Is Africa leapfrogging to renewables or heading for carbon lock-in? A machine-learning-based approach to predicting success of power-generation projects (Papers Track)
Galina Alova (University of Oxford); Philipp Trotter (University of Oxford); Alex Money (University of Oxford)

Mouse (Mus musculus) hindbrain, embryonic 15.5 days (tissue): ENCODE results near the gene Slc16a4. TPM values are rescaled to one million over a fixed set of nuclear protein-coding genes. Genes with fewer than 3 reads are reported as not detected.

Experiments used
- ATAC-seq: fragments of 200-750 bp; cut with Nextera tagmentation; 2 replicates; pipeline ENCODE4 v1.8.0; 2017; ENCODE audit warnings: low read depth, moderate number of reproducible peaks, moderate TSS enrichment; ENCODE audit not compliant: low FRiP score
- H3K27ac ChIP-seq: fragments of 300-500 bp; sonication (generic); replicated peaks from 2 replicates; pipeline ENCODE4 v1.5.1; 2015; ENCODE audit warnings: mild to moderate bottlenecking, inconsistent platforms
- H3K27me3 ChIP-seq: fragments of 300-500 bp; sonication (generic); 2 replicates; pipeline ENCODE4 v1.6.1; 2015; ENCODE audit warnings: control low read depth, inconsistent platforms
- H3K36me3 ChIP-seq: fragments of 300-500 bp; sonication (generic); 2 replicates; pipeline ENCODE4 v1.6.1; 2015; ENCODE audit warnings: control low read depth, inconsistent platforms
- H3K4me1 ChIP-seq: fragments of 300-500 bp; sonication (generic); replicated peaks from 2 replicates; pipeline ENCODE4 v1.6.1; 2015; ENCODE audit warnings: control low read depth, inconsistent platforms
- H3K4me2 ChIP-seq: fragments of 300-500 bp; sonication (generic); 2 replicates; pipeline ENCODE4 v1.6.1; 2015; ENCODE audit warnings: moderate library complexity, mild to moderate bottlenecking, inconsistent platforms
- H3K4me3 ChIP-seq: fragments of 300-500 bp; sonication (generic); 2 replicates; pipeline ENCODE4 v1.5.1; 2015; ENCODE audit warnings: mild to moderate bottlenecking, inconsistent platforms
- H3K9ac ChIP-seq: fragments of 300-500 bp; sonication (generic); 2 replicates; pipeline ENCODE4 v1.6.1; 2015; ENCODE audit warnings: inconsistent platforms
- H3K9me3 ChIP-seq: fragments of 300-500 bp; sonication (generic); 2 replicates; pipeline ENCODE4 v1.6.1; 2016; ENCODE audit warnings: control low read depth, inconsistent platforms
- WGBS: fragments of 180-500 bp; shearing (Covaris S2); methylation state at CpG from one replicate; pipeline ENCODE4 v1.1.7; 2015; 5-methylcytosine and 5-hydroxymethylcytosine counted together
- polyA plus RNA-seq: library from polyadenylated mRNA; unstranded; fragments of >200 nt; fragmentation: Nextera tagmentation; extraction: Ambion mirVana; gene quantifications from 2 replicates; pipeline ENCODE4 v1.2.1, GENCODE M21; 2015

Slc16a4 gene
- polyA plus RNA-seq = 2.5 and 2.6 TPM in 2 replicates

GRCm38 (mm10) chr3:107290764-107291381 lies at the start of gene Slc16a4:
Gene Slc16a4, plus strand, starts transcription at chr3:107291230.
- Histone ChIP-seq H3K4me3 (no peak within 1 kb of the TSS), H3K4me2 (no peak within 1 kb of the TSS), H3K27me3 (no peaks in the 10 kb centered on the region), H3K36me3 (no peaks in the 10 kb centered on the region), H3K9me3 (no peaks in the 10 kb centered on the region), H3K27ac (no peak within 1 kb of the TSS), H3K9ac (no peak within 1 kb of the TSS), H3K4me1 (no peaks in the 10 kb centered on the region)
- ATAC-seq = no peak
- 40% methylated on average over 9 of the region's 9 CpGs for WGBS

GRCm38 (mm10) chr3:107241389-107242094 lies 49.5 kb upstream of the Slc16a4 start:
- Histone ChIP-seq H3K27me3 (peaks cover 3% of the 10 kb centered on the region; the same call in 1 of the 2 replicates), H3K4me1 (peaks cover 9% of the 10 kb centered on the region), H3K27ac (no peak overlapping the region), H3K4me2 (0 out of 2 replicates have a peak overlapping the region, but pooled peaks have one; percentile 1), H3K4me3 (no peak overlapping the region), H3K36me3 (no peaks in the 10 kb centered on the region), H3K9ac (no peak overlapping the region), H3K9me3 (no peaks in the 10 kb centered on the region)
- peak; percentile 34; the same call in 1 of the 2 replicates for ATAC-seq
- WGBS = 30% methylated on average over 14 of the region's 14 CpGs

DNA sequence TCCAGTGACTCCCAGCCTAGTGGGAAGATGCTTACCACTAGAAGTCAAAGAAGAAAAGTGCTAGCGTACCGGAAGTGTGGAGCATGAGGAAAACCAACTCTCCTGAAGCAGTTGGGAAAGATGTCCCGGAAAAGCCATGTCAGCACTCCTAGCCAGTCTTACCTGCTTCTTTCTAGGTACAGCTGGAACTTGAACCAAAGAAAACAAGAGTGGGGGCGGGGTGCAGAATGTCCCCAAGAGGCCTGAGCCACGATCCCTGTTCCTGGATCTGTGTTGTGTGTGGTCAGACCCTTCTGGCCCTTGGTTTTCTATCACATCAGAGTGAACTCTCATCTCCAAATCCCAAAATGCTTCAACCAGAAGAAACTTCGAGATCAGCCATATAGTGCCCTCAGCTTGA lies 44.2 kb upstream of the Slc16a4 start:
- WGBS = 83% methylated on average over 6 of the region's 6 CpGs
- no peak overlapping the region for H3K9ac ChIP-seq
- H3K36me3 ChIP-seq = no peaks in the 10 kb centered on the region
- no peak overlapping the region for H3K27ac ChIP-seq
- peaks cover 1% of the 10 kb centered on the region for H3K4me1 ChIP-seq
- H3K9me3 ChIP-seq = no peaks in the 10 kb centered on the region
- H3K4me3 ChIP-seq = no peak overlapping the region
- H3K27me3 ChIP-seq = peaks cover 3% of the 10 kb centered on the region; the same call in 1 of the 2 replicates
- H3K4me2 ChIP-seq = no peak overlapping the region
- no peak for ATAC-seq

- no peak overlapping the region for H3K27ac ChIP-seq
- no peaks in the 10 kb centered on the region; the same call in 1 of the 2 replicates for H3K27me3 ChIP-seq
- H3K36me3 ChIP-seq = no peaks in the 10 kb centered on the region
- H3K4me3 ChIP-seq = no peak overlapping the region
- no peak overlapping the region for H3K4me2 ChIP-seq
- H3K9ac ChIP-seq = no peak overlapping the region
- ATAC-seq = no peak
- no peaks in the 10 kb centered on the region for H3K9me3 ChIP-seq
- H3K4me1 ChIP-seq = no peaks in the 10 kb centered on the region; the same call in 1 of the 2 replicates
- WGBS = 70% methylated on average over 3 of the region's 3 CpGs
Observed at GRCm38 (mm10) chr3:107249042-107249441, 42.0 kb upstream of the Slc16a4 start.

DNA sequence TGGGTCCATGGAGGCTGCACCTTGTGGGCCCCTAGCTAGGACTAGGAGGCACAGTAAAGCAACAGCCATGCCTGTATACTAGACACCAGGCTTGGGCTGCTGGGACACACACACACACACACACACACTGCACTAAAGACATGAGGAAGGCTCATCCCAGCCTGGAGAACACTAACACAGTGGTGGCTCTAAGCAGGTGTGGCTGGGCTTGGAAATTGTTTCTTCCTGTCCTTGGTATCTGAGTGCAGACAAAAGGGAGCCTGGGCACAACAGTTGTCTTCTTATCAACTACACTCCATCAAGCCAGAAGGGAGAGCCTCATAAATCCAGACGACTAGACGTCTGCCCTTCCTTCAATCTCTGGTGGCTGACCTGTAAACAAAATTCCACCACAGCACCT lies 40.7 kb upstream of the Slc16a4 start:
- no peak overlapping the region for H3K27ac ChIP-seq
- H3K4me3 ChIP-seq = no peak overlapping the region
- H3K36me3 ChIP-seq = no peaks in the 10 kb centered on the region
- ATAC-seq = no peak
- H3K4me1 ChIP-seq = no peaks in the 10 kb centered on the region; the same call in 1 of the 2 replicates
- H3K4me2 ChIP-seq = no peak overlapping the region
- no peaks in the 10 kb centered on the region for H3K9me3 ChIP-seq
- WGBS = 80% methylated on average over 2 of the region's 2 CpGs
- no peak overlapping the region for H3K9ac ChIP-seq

Several extant energy-planning studies, comprising wide-ranging assumptions about the future, feature projections of Africa’s rapid transition in the next decade towards renewables-based power generation. Here, we develop a novel empirical approach to predicting medium-term generation mix that can complement traditional energy planning. Relying on the largest dataset on historic and planned power plants available for Africa, combined with country-level characteristics, we build a machine-learning-based model, using gradient boosted trees, that demonstrates high predictive performance. Training our model on past successful and failed projects, we find that the most relevant factors for commissioning are plant-level: capacity, fuel, ownership and grid connection type. We then apply the trained model to predict the realisation of the current project pipeline. Contrary to the rapid transition scenarios, our results show that the share of non-hydro renewables in generation is likely to remain below 10% in 2030, despite total generation more than doubling. These findings point to high carbon lock-in risks in Africa, highlighting the urgency to shift its pipeline of projects towards low-carbon energy and improve the realisation chances of renewable energy plants.